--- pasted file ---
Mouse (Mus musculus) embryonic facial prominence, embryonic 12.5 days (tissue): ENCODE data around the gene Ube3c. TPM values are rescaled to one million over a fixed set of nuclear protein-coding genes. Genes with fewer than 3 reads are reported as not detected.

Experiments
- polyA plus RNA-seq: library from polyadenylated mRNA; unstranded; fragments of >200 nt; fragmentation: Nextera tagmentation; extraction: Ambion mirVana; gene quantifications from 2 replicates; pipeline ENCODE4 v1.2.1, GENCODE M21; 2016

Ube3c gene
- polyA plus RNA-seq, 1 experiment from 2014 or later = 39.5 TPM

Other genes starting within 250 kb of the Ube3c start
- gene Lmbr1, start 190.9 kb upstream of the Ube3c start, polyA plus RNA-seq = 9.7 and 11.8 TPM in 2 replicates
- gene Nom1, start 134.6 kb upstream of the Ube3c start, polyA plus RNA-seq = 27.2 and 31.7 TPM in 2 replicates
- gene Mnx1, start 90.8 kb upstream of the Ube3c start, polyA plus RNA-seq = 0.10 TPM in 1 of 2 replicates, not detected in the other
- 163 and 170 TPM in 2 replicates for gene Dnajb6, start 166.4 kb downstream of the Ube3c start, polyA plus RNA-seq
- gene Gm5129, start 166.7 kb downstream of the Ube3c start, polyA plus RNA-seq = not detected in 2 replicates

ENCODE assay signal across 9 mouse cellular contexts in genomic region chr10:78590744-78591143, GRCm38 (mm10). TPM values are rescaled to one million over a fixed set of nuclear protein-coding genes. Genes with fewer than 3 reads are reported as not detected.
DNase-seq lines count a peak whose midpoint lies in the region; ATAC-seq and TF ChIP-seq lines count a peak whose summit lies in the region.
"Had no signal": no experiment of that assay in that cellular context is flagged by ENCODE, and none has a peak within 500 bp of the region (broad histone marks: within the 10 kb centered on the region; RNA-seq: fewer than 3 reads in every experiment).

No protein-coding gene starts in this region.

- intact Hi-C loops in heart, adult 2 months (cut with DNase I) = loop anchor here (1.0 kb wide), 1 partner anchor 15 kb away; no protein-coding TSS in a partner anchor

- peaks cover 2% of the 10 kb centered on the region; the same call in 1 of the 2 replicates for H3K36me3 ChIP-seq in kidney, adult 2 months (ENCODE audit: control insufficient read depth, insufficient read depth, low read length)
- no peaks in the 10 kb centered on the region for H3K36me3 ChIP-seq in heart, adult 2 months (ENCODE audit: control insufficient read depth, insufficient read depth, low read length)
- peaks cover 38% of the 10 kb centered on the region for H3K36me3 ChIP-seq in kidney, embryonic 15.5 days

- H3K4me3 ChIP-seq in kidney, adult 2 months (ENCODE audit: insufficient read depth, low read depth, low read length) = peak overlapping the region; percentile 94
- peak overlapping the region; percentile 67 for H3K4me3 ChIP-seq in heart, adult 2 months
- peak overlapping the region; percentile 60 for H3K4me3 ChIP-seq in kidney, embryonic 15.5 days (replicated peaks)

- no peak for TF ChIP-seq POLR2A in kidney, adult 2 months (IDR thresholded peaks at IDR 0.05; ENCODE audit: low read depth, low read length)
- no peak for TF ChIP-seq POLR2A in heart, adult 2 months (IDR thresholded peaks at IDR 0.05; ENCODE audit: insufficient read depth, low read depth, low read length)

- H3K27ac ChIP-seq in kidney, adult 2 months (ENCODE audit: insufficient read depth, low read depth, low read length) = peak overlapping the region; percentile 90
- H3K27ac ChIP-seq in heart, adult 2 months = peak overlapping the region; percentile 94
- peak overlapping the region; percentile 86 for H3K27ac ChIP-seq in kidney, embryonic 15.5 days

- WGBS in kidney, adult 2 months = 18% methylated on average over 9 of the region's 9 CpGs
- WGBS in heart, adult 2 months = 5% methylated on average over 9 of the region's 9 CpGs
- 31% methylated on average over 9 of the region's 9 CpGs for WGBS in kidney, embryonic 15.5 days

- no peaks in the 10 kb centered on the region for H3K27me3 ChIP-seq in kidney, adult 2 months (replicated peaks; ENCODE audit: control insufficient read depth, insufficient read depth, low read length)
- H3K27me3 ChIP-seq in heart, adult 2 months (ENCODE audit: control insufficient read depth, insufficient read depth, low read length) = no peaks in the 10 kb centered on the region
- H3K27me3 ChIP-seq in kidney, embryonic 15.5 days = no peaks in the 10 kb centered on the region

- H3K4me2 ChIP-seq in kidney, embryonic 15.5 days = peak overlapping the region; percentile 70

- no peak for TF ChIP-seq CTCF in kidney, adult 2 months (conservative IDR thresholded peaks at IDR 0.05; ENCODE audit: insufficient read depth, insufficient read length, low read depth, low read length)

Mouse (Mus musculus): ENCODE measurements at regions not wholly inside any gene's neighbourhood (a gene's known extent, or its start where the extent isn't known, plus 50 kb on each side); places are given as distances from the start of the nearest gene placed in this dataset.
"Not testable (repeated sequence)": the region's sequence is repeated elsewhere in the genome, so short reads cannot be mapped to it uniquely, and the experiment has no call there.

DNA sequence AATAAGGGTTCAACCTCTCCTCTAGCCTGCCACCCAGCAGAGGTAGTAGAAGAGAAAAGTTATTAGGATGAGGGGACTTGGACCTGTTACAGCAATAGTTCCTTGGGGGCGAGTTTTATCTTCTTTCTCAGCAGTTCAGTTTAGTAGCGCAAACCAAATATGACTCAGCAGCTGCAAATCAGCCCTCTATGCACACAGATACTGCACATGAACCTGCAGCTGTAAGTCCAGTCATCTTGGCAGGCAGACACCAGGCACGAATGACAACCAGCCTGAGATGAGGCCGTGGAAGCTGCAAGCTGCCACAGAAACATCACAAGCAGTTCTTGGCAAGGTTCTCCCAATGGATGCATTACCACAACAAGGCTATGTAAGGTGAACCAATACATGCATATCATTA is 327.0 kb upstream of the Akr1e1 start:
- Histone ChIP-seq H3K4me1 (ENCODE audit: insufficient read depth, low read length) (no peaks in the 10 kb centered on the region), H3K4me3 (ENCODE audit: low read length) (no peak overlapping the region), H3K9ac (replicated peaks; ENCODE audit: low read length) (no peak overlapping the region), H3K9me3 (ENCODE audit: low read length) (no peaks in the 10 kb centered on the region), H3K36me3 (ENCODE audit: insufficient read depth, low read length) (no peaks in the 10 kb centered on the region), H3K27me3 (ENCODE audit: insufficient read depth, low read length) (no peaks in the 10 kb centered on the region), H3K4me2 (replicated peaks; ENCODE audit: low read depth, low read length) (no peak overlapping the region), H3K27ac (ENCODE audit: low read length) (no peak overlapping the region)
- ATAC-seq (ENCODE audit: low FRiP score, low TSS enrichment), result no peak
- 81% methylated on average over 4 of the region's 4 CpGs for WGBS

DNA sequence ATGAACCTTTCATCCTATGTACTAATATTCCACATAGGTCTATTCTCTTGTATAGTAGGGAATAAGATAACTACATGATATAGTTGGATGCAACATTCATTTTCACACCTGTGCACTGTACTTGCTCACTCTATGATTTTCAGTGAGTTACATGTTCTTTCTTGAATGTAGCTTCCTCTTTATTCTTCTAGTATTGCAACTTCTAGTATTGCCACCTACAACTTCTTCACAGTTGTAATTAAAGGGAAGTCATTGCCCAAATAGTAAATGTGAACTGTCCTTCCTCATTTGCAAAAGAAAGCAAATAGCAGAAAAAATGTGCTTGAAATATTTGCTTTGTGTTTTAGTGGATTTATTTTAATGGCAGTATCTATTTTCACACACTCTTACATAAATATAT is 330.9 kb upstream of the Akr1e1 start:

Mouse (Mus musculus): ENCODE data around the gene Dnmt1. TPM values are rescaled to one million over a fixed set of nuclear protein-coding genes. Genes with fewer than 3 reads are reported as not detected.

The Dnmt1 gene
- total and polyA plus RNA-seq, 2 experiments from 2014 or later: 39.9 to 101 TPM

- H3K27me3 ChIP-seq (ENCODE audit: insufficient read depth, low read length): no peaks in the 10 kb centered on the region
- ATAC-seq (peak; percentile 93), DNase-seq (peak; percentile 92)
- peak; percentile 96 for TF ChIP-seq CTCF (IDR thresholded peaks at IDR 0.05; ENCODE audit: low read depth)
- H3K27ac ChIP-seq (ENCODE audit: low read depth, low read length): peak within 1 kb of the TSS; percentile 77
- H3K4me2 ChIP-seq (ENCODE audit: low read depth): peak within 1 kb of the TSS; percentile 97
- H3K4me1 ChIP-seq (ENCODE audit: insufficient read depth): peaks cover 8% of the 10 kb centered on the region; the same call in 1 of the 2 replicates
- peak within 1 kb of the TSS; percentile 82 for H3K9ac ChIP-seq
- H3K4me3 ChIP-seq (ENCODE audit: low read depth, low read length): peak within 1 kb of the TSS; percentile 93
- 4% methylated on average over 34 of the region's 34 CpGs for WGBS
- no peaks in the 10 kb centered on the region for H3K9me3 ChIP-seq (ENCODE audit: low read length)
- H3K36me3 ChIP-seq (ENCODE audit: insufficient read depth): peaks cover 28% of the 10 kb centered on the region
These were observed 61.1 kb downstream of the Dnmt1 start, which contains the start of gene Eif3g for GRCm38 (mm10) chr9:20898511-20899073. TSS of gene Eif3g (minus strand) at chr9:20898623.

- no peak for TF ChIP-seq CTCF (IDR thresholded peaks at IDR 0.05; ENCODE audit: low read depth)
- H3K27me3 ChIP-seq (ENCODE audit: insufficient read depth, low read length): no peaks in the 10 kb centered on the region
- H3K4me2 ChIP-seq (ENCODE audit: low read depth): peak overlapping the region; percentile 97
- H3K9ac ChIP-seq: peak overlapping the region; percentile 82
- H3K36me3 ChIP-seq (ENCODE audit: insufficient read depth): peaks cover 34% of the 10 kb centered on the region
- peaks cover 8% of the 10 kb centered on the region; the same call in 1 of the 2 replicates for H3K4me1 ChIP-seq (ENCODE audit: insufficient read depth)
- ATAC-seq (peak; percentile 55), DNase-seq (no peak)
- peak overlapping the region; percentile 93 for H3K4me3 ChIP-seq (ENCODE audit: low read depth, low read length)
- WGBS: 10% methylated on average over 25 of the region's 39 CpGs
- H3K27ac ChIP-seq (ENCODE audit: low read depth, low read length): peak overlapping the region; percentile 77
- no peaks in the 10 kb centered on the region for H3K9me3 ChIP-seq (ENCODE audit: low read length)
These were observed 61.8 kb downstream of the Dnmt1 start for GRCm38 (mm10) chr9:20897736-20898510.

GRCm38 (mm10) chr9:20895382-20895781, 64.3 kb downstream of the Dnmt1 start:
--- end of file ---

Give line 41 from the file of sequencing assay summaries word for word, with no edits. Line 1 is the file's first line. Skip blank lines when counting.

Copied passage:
- 81% methylated on average over 4 of the region's 4 CpGs for WGBS